I went back up to the attic and inspected everything. I still have no idea how this bird (I believe it to be the same bird) is getting in. There are no visible points of entry, no giant gaping holes where he could fly in. Witchcraft? I’m going with witchcraft.

So yesterday we went on a supply run, which included a stop at Home Depot for… more plants!

Pictured: more plants which don’t have names. Yet.

Operation Entirely Homemade Salsa Stage 4? is a success. The lil jalapeno plants look deceptively innocent but they’re stronk ™ and will produce some hot tasty peppers. Which will be good in many things, not just salsa.

Sunday evening after River Bluff we took John’s painting over to his house and hanged it. Dave did most of the work of the hanging while the dozen or so people John invited watched. It was really nice to have Dave’s first art show. I was very proud of him. Seeing a dream start to become reality is deeply inspiring, and would be even if it weren’t my husband starting to live his dream. He’s started the process of his second commission, and is also starting to research having prints made of his art. It’s really cool to see this all coming together. It’s almost enough for me to continue working on my short story anthology. Unfortunately, I have a blog entry to finish right now. Maybe later.

Stay Crazy, Saint Joe – Part II

This morning I headed back to St. Joe Cookie Company for some sweet treats for our guests this evening. I STILL have not gotten a picture of this place because Janaha and I talk the whole time, but I did get a picture of these glorious cookies:

Pictured: Chocolate Chip and Dreamy Vanilla

Janaha said they’re coming in at between 6 and 8 ounces per cookie. This is a whole lot of cookie. They’re almost cakes at this point. Delicious cakes.

I transplanted my billion tomatoes and Larry the Cucumbers. They mostly seem to like their new digs. I also planted some marigold seeds because tomatoes and cucumbers both like marigolds but bugs do not. Except bees, bees like marigolds. If the bees like them and other bugs don’t, they’re okay by me. Anyway, it’s been almost two days and they haven’t sprouted yet. The package says 5 to 8 days before sprouting. It never ceases to amaze me that I once thought I was this super patient saint of a person. It’s not even a reasonable time for them to sprout and I’m already like where are they??

We also mulched the raspberries:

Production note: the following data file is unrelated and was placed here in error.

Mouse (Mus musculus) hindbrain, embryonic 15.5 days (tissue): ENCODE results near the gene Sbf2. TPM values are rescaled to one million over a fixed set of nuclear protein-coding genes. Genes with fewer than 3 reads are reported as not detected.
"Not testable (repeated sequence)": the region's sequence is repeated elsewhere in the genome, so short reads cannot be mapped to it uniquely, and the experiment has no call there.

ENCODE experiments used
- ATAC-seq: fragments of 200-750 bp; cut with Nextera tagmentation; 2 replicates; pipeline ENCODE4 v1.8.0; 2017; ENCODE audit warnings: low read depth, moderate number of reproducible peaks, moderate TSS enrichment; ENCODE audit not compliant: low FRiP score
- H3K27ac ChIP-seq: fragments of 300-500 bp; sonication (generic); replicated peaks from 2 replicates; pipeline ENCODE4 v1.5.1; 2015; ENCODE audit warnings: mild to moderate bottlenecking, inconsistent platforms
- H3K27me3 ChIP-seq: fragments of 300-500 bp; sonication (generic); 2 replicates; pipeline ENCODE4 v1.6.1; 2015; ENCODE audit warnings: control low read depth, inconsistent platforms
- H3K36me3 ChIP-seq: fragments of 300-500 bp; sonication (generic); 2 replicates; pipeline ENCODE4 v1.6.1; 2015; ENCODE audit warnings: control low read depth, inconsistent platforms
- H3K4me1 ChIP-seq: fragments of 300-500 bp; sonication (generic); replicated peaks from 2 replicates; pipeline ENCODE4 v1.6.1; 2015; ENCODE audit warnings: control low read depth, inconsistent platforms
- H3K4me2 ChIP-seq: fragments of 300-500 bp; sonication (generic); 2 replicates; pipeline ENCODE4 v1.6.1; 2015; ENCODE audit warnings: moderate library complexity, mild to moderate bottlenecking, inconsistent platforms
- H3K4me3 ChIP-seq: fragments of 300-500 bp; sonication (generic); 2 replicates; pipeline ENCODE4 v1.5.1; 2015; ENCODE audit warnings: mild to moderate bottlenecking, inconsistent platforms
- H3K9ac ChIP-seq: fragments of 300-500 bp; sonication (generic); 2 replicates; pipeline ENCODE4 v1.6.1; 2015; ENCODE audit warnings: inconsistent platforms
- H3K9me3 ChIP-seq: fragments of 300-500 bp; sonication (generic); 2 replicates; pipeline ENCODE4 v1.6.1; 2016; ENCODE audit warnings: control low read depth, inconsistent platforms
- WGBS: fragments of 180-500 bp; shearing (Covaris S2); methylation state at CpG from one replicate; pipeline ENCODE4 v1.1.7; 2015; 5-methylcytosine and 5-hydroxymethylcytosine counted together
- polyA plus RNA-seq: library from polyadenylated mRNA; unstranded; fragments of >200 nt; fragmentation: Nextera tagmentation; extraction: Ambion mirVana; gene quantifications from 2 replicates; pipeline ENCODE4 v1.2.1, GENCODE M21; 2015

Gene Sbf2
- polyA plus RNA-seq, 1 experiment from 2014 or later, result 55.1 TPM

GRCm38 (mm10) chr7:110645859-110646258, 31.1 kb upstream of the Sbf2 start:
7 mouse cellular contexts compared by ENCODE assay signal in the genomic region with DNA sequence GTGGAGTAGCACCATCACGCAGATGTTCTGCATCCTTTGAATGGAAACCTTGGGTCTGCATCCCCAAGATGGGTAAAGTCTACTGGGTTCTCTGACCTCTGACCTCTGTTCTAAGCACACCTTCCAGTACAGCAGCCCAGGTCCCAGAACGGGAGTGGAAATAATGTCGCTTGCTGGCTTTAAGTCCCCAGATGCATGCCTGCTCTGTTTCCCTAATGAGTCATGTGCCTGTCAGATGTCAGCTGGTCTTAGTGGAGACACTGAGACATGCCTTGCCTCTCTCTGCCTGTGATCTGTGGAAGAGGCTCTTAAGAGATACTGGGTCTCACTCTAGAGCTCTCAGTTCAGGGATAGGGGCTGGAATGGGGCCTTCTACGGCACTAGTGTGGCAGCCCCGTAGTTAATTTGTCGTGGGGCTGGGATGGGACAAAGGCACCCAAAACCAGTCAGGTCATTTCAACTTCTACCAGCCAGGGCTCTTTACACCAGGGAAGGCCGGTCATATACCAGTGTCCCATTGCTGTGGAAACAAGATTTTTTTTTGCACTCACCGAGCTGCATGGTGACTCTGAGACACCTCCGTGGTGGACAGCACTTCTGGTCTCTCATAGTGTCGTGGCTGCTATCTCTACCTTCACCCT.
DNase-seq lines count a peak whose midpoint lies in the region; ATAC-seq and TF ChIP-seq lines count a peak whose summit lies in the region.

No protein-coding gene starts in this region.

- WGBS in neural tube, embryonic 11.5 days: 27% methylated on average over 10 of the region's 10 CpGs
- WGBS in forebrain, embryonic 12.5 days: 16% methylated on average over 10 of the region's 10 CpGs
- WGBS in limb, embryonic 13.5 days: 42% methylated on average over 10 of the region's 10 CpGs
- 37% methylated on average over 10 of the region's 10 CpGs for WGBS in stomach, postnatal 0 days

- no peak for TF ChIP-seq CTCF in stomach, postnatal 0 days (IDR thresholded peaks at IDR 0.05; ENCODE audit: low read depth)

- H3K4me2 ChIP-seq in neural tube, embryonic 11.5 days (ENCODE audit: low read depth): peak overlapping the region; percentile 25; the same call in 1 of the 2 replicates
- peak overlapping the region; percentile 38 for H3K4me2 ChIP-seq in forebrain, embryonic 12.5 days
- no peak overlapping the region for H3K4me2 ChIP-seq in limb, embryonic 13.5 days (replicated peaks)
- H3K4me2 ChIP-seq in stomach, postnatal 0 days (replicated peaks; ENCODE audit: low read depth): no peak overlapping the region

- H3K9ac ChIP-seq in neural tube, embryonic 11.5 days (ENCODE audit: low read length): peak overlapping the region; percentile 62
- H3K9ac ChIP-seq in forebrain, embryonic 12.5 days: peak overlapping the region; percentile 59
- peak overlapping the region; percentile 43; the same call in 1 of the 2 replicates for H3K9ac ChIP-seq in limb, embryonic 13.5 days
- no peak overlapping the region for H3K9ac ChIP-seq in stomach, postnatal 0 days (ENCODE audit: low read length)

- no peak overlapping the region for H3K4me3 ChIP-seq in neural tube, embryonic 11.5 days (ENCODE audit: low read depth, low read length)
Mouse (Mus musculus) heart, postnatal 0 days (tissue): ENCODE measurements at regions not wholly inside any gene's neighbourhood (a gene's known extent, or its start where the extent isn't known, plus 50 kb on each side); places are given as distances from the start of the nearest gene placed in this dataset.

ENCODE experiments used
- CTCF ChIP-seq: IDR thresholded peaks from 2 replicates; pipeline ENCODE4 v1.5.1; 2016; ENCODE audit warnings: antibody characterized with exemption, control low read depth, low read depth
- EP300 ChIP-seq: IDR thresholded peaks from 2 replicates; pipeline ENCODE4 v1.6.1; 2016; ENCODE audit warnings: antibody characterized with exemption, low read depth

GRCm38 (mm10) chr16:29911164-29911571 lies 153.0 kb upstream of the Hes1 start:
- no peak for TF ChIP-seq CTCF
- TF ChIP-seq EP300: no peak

Pictured: Cuthbert, Umberto, Beocca, Benedict, Hector.

Our botanical situation is definitely improving.

Saint Joe stayed a lil crazy this afternoon. We were outside doing yard work, our Airbnb guests having just arrived, when we heard a car crash a couple blocks away.

“Did you hear that?” Dave asked.

I said, still trimming around my irises, “Yeah. Sounded like a car crash.”

“I don’t like the look of that guy,” Dave said. A non sequitur? I briefly wondered if he could see the guy who crashed his car, then wondered if he didn’t like our guest, then finally decided he was talking about a rando. There are some sketchy lookin randos around here, after all. “What’s he doing on Damien’s porch?”

A rando on Damien’s porch? I began to realize that this was not just some rando. Dave clued me in, eyes fixed on our neighbor’s porch: some guy was hassling a street person in the parking lot of the church across from us. He caught sight of Dave eyeballing him, then booked it across the street and onto Damien’s porch. Damien’s car was parked, which meant that Damien was home, which meant that we didn’t have to go chase the guy away.

A few minutes later, a couple cop cars came down Jules. One stopped, seeing us, and asked if we’d seen a guy. Dave reported in the affirmative, the officer thanked him, and they drove away. Cool, the cops are on it, so I’m not going to worry about it anymore.

Dave and I hung around outside chatting and admiring our handiwork on the yard. Even with the giant excavated pile of dirt, it looks nice, and the newly mulched driveway strip looks great. Damien came out and we asked him about the creepy rando. He said that the guy offered him some money, presumably to let him hide in the basement, but he declined and the guy ran off. We shook our heads about the creeper, then went back to vibing on the front porch. After a while we decided to walk down to the end of the block and check out the remodel work on the house on the other corner.

“Wait,” Dave said, stopping halfway to the house on the other corner. “I just realized. The basement’s unlocked.”

Oh. That’s not good.

We hustled back to the house. I handed Dave the hammer I’d left at the bottom of the stairs, and we commenced securing the house. No one upstairs. We headed to the basement. I stood guard, armed with my phone and a pair of scissors, while Dave secured the basement. No one in the basement. He then went up to secure the attic. The attic is creepytown at the best of times, and suspected creeper invasion is not the best of times. Dave secured the attic, and we went back inside, secure in our home minus our Airbnb guest who we’re hoping ignored and/or napped through the whole thing.

Stay crazy, Saint Joe.


Dave has a neighborhood board meeting this evening. You know what that means!

…What does it mean? Someone please tell me.

So we’ve gotten our dining room situation under control now: